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Taking Panoramas on the iPhone

Taking Panoramas on the iPhone



Sometimes, a great scene just won't fit in the space of the 4:3 iPhone sensor. What then?

The iPhone includes a great feature for capturing wide, sweeping vistas with the Pano, or panorama mode. The Pano mode stitches several images together side by side, leaving you with a wide image that captures the entire scene.

While operating the pano mode is rather simple, getting a great panorma from your iPhone involves a few tricks and sometimes some troubleshooting. The pano mode is also a nice way to get a bit creative with unusual motion panoramas.
How To Shoot a Panorama on the iPhone

The native iPhone camera app has a panorama mode built in, on iPhone 4S and later models. On the mode slider above the shutter release, slide over from PHOTO to PANO. Your screen will change, adding an arrow with the instructions "Move iPhone continuously when taking a Panorama." On iOS 9, that screen looks like this:


Before you shoot, decide on your composition-what do you want in the photo and what should be left out? Make a mental note of where you would like the image to start and stop. Then, holding your camera vertically, point the camera to frame the edge of that image you have in your mind. You'll be moving the camera in the direction the arrow is pointing-if you want to switch directions, just tap the arrow.

Once you press the shutter release, sweep the camera around to capture the entire view. The iPhone is very intuitive here-the on-screen instructions will help by telling you if you are moving the camera too fast. Try to hold the camera straight as you move without adjusting up or down-you'll want the white arrow to stay on the yellow line.

The iPhone will automatically stop once you've reached the camera's limit, at about 180 degrees, or if you don't want a view that wide, simply press the shutter button again once you've reached where you'd like to stop.

How you hold the camera is very important-it's best to move the camera as little as possible when shooting a panorama. Of course, you have to move the camera a bit when shooting a panorama. Instead of moving your feet, stay in the same position and turn your upper body slowly to capture the entire scene, swiveling at your hips. Remember, try to hold the camera as steady as possible without moving the iPhone up or down.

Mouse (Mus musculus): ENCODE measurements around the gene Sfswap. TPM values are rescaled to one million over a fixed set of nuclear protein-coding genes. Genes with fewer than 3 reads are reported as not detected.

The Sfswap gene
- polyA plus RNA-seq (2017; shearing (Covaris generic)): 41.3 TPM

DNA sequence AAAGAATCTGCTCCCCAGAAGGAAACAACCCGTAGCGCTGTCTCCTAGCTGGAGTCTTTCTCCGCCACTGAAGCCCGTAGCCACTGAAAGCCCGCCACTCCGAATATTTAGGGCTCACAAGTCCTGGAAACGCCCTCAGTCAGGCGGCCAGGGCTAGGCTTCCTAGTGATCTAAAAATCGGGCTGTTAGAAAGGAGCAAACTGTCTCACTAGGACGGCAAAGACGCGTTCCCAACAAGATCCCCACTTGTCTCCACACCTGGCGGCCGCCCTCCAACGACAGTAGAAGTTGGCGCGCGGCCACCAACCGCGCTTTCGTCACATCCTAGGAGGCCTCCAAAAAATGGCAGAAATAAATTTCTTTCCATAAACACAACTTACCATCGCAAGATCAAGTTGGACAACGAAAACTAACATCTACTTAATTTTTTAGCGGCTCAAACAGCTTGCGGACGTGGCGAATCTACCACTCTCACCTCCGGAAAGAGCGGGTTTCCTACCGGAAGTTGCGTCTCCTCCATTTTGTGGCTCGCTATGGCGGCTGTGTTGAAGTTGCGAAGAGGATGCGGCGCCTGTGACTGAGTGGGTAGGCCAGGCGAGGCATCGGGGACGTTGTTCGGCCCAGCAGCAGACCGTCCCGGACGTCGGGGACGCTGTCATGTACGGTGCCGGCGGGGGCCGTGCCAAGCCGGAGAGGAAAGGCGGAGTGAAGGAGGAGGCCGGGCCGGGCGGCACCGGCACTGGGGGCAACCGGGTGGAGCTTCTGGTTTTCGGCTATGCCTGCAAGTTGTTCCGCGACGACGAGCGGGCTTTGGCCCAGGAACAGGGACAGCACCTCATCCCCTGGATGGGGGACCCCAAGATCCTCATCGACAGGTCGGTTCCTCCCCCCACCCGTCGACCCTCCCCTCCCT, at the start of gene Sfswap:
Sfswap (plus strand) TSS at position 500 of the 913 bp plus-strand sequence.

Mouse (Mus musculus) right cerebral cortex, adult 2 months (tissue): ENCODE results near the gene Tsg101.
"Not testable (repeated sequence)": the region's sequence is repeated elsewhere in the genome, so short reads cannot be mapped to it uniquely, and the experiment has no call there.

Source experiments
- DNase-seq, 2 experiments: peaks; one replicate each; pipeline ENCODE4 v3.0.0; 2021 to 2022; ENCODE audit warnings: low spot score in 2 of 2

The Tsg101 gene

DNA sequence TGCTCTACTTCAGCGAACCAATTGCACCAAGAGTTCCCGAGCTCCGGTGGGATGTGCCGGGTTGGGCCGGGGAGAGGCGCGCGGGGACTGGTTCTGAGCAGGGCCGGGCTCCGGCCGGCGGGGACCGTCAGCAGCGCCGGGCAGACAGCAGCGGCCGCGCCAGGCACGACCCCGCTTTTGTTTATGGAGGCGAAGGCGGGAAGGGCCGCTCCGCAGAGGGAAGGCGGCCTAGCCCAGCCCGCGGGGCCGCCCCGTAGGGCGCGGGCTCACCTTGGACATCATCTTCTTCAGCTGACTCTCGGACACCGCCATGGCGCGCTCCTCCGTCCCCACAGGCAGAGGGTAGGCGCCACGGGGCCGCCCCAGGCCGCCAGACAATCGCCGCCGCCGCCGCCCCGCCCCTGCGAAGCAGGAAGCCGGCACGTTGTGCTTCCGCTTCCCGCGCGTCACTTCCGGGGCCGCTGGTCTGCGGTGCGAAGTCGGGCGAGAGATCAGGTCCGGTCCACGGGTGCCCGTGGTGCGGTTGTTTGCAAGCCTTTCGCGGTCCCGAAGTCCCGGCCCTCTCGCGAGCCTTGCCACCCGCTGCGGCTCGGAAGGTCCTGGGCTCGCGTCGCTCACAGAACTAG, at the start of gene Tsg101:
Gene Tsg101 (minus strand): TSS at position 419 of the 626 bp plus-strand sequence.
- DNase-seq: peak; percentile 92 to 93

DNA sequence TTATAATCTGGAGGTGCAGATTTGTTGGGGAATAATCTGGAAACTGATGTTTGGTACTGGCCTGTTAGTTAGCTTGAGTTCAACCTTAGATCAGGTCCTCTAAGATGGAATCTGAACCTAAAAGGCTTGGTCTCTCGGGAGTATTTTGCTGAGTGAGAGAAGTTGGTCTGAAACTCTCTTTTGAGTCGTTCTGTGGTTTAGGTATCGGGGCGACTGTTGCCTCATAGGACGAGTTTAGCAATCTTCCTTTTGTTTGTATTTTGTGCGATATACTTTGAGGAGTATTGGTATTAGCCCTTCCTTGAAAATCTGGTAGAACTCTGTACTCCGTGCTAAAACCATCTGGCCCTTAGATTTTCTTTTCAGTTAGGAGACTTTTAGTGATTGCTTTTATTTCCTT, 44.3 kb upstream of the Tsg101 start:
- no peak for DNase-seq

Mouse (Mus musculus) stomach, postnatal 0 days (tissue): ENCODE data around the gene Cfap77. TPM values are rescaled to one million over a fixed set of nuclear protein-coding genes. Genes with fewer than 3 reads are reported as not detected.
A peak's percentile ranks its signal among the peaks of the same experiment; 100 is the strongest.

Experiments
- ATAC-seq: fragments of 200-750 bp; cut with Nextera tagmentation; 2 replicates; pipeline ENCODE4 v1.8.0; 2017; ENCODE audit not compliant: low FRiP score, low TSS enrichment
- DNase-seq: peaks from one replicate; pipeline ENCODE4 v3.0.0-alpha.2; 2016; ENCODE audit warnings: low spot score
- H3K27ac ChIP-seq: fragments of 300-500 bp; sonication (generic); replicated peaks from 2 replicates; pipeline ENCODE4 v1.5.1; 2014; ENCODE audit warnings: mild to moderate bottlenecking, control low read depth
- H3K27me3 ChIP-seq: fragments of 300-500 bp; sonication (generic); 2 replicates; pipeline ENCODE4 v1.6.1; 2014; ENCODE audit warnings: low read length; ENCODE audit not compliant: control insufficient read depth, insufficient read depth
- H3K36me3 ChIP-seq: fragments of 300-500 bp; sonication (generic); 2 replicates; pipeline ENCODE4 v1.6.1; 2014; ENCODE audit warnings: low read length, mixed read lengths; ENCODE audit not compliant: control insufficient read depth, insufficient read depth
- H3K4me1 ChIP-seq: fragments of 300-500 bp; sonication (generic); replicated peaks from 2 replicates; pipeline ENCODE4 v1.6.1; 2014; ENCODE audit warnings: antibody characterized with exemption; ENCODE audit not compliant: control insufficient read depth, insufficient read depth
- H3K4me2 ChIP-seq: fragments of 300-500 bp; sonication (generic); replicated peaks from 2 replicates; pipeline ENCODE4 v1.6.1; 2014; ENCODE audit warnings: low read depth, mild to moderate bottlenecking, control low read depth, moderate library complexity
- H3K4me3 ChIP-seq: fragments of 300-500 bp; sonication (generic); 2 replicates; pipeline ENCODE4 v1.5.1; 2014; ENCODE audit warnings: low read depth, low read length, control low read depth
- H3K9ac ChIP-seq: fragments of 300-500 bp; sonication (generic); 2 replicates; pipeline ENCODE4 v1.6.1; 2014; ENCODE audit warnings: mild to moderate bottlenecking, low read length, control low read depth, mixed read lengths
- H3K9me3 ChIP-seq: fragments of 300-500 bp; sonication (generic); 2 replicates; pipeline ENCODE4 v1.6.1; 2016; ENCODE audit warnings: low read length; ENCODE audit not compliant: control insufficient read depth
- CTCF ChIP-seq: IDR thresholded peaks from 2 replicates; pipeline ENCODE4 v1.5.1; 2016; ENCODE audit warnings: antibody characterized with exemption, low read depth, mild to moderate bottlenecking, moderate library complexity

A traditional panorama is horizontal because wide, sweeping landscapes are often the best subjects for panoramas. But, vertical panoramas can be a useful tool as well. Instead of holding your camera vertically, turn it on it's side, like you would to take a horizontal picture. Identify where you'd like the image to start and stop. Start at the top of that image and position the camera so that you can see your starting point. Press the shutter release and then simply move the camera down instead of to the left. Try to keep the camera as still as possible.
Using Panorama Apps
The pano mode on the iPhone is excellent and one of the better features inside the native camera app. However, there are a few scenarios that the pano mode falls a bit flat on. The built-in pano is limited to about 180 degrees, not full 360. Standing still is necessary for getting a pano without odd glitches, but that also makes the images more prone to perspective errors. There are a few apps that can help fix those problems, Panorama. by Limit Point and DMD Panorama by Dermandar are two solid panorama apps.